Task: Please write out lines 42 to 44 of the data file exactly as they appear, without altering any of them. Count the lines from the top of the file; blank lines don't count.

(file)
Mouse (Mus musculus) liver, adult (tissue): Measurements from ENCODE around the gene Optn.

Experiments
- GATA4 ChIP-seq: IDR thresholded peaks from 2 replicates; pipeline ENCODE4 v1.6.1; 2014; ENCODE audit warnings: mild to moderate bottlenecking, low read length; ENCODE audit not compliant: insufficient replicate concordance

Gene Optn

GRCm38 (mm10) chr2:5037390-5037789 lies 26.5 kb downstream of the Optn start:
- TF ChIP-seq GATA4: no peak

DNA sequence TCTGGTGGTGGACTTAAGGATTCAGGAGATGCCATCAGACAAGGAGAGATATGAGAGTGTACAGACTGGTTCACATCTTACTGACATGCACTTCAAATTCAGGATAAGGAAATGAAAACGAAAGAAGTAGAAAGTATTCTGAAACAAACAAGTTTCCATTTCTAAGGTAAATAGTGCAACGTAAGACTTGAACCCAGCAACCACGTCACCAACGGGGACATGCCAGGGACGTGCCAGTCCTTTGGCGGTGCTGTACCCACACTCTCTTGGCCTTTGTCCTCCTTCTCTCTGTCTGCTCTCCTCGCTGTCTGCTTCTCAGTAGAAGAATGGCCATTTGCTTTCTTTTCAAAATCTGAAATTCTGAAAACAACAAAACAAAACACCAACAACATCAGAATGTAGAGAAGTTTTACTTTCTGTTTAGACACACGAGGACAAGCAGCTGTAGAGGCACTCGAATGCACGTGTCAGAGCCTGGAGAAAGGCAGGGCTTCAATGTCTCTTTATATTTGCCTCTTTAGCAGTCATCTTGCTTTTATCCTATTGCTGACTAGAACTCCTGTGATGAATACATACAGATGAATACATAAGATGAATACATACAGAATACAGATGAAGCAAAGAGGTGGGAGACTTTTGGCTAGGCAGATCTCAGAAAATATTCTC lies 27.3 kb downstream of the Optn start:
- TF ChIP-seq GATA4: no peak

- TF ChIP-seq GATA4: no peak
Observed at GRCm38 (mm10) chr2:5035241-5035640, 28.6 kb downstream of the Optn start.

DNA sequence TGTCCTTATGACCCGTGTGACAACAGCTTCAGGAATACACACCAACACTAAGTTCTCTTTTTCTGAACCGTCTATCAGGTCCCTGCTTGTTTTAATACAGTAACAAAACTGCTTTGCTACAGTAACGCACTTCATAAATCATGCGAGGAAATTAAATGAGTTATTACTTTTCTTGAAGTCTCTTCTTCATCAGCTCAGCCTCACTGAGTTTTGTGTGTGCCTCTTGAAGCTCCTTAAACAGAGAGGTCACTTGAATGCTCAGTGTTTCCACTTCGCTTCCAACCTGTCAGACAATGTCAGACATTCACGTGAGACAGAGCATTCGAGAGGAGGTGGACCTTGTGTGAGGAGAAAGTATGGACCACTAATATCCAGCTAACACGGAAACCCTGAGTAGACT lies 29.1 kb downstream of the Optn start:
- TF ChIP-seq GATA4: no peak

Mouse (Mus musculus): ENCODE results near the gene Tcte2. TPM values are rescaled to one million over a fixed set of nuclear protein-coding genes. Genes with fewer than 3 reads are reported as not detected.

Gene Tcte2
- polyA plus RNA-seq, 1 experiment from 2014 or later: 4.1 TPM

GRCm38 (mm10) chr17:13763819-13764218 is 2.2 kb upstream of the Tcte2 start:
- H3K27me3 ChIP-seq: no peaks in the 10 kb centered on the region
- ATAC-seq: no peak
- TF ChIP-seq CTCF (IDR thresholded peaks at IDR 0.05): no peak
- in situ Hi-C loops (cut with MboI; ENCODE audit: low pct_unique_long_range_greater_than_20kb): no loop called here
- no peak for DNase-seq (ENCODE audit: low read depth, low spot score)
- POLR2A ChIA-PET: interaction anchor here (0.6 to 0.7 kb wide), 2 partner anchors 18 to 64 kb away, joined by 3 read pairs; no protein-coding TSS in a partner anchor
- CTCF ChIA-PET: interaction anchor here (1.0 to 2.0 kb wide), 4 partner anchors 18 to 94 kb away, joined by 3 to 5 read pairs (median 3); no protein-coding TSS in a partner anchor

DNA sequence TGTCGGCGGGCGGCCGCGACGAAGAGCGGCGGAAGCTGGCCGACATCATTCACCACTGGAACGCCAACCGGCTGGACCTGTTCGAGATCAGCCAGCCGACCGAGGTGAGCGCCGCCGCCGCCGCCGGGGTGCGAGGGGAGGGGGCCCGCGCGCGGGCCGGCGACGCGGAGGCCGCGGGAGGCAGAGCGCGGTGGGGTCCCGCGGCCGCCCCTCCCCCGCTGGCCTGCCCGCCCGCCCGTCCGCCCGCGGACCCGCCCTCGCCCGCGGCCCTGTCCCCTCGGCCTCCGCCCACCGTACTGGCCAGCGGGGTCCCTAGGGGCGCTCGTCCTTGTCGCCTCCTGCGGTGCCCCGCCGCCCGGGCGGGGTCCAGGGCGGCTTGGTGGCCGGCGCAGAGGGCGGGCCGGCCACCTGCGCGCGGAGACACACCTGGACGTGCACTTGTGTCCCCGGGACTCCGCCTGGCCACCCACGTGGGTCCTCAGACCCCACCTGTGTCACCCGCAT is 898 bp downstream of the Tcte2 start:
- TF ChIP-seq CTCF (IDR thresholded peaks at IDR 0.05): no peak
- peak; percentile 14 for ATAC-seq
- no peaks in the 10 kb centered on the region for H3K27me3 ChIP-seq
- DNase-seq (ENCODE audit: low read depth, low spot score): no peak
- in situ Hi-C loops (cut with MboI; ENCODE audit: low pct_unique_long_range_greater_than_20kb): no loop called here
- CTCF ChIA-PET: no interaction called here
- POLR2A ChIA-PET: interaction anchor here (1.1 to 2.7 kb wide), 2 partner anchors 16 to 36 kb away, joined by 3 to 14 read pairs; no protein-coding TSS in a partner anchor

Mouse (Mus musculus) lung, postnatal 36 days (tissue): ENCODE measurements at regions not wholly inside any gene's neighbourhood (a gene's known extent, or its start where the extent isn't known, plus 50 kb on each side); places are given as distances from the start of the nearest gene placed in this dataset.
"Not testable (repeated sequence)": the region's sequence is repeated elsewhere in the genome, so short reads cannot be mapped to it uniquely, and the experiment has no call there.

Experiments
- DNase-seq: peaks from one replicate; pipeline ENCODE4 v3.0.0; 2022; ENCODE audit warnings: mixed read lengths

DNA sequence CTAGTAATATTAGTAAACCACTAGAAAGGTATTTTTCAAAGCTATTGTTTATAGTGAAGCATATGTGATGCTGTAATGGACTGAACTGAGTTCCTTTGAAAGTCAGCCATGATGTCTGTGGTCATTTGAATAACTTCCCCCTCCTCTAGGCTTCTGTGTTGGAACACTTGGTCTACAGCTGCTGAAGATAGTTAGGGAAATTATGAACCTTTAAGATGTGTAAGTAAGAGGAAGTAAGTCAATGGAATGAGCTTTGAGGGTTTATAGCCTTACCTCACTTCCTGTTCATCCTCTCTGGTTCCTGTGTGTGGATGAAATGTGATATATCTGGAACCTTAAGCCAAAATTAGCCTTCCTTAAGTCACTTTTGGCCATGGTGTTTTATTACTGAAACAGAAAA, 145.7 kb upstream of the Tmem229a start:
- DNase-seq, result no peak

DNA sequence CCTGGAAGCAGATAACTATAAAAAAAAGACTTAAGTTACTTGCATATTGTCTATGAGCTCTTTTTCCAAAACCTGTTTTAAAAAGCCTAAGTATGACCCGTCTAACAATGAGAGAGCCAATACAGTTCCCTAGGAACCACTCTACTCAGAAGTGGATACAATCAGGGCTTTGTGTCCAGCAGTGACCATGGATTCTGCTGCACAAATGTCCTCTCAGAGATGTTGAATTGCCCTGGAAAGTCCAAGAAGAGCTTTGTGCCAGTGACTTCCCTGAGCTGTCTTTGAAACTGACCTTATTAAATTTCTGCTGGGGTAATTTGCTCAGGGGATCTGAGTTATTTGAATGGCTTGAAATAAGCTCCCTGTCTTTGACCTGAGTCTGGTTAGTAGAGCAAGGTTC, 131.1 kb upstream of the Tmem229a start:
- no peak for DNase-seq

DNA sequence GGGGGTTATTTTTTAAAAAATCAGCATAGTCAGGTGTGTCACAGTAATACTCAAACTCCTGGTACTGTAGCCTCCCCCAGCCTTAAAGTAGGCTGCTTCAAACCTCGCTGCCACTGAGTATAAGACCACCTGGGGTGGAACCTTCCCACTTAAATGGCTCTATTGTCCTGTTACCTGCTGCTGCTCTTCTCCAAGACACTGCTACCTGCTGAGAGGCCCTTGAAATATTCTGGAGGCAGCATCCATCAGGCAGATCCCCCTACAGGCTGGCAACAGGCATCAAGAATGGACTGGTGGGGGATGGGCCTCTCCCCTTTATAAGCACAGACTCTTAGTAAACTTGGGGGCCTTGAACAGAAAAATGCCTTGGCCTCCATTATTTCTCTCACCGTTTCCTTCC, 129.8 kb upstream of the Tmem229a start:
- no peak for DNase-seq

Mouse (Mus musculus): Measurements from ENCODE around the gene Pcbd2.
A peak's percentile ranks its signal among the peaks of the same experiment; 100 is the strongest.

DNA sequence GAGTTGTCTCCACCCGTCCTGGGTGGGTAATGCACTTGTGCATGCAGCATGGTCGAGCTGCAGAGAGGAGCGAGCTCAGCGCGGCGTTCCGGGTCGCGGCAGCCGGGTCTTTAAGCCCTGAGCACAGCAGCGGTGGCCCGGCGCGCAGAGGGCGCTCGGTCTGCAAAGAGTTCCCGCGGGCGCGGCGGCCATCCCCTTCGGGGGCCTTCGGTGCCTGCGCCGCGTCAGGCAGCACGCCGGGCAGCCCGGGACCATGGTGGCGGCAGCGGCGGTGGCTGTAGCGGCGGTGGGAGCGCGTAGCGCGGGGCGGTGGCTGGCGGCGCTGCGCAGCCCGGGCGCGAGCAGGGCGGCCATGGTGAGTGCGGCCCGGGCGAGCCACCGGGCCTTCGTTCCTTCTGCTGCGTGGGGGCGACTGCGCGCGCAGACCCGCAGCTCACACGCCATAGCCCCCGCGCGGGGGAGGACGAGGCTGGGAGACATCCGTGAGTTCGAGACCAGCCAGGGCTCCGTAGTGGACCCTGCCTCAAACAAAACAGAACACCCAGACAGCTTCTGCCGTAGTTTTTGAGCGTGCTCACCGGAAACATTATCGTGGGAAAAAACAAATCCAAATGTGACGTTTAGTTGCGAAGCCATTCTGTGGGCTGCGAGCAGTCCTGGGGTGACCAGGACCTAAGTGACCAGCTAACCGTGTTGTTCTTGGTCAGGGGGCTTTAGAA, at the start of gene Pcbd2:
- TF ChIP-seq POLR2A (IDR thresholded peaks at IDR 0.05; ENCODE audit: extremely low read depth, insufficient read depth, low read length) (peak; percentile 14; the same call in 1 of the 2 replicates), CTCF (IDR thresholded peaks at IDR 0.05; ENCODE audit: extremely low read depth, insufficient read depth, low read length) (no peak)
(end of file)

Mouse (Mus musculus): Measurements from ENCODE around the gene Pcbd2.
A peak's percentile ranks its signal among the peaks of the same experiment; 100 is the strongest.

DNA sequence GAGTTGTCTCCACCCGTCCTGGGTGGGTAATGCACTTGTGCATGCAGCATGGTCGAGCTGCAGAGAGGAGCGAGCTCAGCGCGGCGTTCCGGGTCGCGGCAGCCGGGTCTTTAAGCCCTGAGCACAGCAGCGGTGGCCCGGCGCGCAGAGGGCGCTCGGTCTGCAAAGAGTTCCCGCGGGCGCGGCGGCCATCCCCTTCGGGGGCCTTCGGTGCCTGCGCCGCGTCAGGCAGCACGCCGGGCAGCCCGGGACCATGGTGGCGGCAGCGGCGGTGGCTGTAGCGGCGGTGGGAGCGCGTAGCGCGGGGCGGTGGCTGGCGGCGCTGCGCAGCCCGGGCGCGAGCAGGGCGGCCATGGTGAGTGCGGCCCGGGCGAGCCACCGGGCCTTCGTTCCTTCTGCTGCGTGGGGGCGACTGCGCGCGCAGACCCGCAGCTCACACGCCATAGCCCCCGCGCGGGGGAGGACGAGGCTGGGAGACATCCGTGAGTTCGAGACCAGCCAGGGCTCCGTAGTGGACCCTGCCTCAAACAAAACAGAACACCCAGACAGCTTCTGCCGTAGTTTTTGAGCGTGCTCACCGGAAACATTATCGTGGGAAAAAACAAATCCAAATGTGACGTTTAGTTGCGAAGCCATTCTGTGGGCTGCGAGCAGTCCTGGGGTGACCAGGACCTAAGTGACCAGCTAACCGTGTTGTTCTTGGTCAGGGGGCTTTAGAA, at the start of gene Pcbd2: